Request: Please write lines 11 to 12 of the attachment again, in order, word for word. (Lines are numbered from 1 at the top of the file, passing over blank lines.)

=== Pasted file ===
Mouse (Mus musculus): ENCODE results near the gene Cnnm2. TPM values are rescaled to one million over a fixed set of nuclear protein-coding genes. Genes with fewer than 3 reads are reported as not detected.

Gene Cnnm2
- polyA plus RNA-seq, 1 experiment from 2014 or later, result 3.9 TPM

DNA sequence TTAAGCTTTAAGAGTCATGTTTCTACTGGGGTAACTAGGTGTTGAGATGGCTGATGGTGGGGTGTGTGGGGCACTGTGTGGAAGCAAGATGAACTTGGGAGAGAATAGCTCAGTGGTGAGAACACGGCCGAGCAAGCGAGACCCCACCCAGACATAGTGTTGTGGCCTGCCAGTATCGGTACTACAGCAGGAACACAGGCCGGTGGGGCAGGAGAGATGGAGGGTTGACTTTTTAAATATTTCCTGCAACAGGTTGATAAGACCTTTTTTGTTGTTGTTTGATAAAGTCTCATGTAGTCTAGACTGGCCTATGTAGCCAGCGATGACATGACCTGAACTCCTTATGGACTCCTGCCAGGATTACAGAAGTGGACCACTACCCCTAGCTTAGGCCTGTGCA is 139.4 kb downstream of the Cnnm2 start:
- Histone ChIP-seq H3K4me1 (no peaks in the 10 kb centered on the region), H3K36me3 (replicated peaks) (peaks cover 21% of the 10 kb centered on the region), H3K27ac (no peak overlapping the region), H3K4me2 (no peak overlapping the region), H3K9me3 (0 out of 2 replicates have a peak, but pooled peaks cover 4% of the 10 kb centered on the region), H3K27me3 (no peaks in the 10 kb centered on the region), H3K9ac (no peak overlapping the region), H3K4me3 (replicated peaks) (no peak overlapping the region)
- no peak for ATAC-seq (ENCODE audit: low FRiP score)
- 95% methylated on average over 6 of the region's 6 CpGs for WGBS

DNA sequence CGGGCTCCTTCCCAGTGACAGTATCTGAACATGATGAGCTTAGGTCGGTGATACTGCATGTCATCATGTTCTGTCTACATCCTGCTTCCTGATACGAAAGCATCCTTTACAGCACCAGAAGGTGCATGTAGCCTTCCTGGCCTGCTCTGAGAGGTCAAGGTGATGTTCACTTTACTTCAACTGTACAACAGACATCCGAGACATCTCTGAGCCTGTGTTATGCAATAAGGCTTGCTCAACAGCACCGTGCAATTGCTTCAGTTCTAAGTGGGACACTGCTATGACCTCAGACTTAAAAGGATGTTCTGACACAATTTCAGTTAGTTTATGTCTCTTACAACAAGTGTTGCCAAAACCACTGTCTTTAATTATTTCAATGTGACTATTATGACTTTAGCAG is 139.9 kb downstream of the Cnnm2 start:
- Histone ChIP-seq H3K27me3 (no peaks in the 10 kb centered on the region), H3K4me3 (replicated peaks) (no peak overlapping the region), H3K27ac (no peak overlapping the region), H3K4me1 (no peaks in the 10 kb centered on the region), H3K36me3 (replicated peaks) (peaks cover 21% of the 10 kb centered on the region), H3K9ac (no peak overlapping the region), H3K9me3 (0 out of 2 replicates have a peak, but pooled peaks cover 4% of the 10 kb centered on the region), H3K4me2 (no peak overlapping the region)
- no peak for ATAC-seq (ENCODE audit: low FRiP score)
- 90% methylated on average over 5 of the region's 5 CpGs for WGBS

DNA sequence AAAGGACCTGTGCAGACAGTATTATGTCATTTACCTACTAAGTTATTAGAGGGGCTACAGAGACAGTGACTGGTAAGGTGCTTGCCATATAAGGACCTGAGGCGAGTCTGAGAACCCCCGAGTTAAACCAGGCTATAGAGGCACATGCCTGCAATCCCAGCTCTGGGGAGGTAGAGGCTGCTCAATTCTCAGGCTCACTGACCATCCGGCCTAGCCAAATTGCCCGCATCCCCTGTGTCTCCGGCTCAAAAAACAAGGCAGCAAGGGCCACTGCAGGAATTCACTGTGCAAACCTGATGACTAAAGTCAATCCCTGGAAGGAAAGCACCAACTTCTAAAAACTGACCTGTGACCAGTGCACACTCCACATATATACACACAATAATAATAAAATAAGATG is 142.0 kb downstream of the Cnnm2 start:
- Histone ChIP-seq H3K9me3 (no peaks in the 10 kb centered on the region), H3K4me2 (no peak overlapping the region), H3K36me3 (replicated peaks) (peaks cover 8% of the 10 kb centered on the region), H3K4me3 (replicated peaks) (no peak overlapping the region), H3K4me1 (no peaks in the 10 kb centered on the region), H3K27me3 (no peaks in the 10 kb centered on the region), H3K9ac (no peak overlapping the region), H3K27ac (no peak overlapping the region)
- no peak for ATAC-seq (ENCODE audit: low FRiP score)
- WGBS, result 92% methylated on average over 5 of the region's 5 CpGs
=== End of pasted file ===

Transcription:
- 90% methylated on average over 5 of the region's 5 CpGs for WGBS

DNA sequence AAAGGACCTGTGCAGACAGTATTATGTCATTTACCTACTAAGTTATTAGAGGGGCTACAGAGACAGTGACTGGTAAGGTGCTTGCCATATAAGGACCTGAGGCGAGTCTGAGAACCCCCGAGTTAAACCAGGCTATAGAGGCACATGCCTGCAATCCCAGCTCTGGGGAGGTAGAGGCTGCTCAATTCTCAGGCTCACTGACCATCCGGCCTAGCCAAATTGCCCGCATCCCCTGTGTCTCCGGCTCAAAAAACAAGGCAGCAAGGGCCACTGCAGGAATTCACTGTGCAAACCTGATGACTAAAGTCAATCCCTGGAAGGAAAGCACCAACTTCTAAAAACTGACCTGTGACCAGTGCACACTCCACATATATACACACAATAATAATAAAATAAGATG is 142.0 kb downstream of the Cnnm2 start: